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Change in State Tax Payments for Public Adirondack Forest Preserve a Bad Deal

By: John Sheehan - Adirondack Council Director of Communications
Friday, February 9, 2018

This week, the Adirondack Council urged Governor Cuomo to drop a provision in his 2018-19 budget proposal that would halt state property tax payments to localities for state-owned Forest Preserve lands in the Adirondack and Catskill Parks. Instead, the state would make payments-in-lieu-of-taxes (PILOTs). Upon first glance, it may seem like it’s a good idea, but when you take a closer look, you realize it’s not.

Currently, state law requires the state to pay full property taxes to counties, towns and school districts that host state-owned Forest Preserve in the Adirondack and Catskill Parks. As with private lands, local assessors determine what the state owes in property taxes. The Council has always supported and will continue to support paying full taxes on Forest Preserve lands. Read more in our press release.

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Under this new proposal, a state-dictated formula would determine how much the state would pay now and how much those payments could increase in the future (two-percent or less in this plan). However, this formula doesn’t take into account the actual future increase in land value that will occur in the Adirondack and Catskill Parks.

The practice of taxing Forest Preserve in the Adirondack and Catskill Parks began in 1886, when legislation permitting it was enacted. Policymakers realized that state ownership of these lands in the Adirondacks was important to the downstate water supply, but the costs of keeping these lands of the tax rolls were largely borne locally…and this was unfair. Even then there was a recognition that Forest Preserve benefitted not only the residents of the two parks, but other people in other parts of the state as well.

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Today, through research and science, we realize that the Forest Preserve provides even more benefits not just to the state and nation, but to the entire world. The Forest Preserve provides clean water, clean air, homes to endangered species, spectacular views, solitude, recreational opportunities, and carbon sequestration. The mere fact that Adirondack and Catskill communities host Forest Preserve lands that benefit everyone is enough reason for the state to pay full taxes on these lands.

State officials have said this proposal would save money by lessening administrative overhead at the NYS Office of Real Property Tax Services. However, any short-term saving would be overshadowed by the potential long-term financial damage to the Adirondack Park’s 92 towns, 12 counties, nine villages, and dozens of schools districts. Any reduction in state payments for the Forest Preserve would shift the property tax burden to other local landowners. This is inherently unfair. The vast majority of the Adirondack Park’s towns have 2,000 or fewer residents, so there are few taxpayers to cushion any changes.

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In addition, according to Census data, household incomes for year-round Adirondack Park residents are generally lower than the state average. However, land costs more inside the Adirondacks. In a 2015 study, Clarkson University found that over a 10-year period, lands located inside the Adirondack Park brought a price twice as high as similar lands located outside the Park.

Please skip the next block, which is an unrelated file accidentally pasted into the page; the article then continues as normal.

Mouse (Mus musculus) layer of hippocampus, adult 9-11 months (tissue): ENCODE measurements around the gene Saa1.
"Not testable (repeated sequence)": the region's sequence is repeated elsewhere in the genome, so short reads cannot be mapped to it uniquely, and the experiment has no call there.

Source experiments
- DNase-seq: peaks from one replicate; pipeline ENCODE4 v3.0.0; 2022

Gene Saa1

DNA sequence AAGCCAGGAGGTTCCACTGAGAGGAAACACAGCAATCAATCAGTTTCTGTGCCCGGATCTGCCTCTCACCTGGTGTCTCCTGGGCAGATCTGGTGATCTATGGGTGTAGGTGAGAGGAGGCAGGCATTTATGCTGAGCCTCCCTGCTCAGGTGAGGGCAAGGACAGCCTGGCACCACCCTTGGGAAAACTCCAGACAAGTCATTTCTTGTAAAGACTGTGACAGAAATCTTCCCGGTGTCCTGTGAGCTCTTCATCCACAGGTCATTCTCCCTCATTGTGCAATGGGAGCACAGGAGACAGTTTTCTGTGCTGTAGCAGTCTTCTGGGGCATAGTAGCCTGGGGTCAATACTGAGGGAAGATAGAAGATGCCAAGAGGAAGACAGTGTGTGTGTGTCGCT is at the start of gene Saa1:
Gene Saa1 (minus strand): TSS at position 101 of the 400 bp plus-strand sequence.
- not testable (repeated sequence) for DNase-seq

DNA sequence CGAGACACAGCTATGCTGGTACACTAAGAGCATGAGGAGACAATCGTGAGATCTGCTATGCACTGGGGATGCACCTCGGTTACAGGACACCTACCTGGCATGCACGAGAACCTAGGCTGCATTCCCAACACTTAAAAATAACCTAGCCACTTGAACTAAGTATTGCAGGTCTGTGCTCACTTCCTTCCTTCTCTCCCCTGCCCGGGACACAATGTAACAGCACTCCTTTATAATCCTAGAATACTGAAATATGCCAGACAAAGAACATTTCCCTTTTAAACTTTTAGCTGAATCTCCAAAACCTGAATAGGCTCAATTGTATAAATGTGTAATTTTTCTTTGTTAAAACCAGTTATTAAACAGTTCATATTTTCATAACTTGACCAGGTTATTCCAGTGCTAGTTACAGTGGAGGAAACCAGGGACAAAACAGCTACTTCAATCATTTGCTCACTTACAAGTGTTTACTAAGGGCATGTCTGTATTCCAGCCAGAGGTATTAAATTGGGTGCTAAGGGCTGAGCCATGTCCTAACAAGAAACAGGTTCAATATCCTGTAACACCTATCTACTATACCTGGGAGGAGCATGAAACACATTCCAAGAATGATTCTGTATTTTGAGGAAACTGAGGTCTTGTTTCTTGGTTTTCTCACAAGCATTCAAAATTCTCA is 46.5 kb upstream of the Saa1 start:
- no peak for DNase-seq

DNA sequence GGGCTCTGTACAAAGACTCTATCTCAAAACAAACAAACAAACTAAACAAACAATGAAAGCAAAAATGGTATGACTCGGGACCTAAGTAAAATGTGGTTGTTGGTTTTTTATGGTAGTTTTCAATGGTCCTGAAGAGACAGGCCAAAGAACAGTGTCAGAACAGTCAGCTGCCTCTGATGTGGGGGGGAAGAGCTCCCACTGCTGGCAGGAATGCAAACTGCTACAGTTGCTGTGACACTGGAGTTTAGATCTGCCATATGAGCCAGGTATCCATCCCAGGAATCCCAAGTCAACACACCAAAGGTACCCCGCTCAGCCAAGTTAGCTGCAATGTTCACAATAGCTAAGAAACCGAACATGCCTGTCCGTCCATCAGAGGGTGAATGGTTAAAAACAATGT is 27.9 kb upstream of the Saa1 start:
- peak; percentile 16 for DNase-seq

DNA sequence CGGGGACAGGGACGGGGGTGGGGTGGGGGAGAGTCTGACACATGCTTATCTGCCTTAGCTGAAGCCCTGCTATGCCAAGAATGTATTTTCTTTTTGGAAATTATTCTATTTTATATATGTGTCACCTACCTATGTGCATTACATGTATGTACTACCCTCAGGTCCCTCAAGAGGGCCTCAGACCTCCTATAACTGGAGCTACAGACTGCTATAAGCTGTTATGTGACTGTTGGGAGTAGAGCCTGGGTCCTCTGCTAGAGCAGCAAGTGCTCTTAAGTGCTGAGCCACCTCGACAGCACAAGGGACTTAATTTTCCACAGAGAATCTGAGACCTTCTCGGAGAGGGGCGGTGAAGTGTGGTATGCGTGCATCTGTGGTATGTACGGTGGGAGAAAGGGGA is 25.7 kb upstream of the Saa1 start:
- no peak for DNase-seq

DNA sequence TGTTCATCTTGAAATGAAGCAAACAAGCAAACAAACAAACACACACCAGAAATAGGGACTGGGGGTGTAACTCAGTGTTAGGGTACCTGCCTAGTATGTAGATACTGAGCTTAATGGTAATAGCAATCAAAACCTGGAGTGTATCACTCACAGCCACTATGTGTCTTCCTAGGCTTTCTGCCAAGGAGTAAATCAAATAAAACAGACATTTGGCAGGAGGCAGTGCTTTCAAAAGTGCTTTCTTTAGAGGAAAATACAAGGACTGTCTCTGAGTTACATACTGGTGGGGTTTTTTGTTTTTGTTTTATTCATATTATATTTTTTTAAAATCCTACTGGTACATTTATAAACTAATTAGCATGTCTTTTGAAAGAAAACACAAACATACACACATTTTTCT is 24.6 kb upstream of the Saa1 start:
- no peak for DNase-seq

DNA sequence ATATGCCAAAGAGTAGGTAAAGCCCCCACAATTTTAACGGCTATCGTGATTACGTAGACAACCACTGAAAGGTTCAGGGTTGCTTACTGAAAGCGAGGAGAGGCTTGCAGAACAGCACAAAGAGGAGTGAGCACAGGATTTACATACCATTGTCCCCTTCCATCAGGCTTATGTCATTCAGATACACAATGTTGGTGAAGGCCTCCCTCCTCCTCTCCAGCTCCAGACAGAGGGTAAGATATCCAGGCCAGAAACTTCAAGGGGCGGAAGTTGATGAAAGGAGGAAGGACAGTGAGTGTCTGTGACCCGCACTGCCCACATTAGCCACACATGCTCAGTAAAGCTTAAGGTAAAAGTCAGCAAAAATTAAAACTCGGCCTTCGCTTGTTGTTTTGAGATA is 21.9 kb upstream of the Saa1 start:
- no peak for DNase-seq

Many Adirondack towns and counties have passed, or are preparing to pass, resolutions opposing this budget proposal.

If this plan is implemented, it could also have a negative effect on future land acquisition in the Adirondacks. Since local officials will be forced to deal with a constant threat of diminished revenue from the Forest Preserve, they may see it as a threat, rather than an asset to their towns.

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It’s odd that Governor Cuomo’s administration would propose a program that would have such negative effects on the Adirondack Park. This proposal is contrary to his long-standing history of helping Adirondack communities and the Park’s natural environments. The Adirondack Council will continue to explain to the Governor and his staff that this proposal could cause much more damage in the Adirondacks than meets the eye.

The Governor has 30 days from the release of his 2018-19 NYS Executive Budget to offer amendments, before the Legislature debates and votes on the measure.  We hope that he will listen to us, along with other local town leaders, and drop this provision before then. The current budget is due to expire on March 31.  A new budget must be in place by April 1.


Uploaded Image: /vs-uploads/staff-headshots/John.jpgFor the past 25 years, John has been the voice of the Adirondack Council on radio and television, and on the pages of local, regional and national media.  John develops and executes the Council’s public relations and communications programs. 

He works with the media to explain the unique nature of the Adirondack Park and to help the public understand the Council’s efforts to sustain its clean air, wilderness, wildlife, clean water and vibrant communities.  He is the principal author of our annual State of the Park Report and assists with the editing of all Council publications. 

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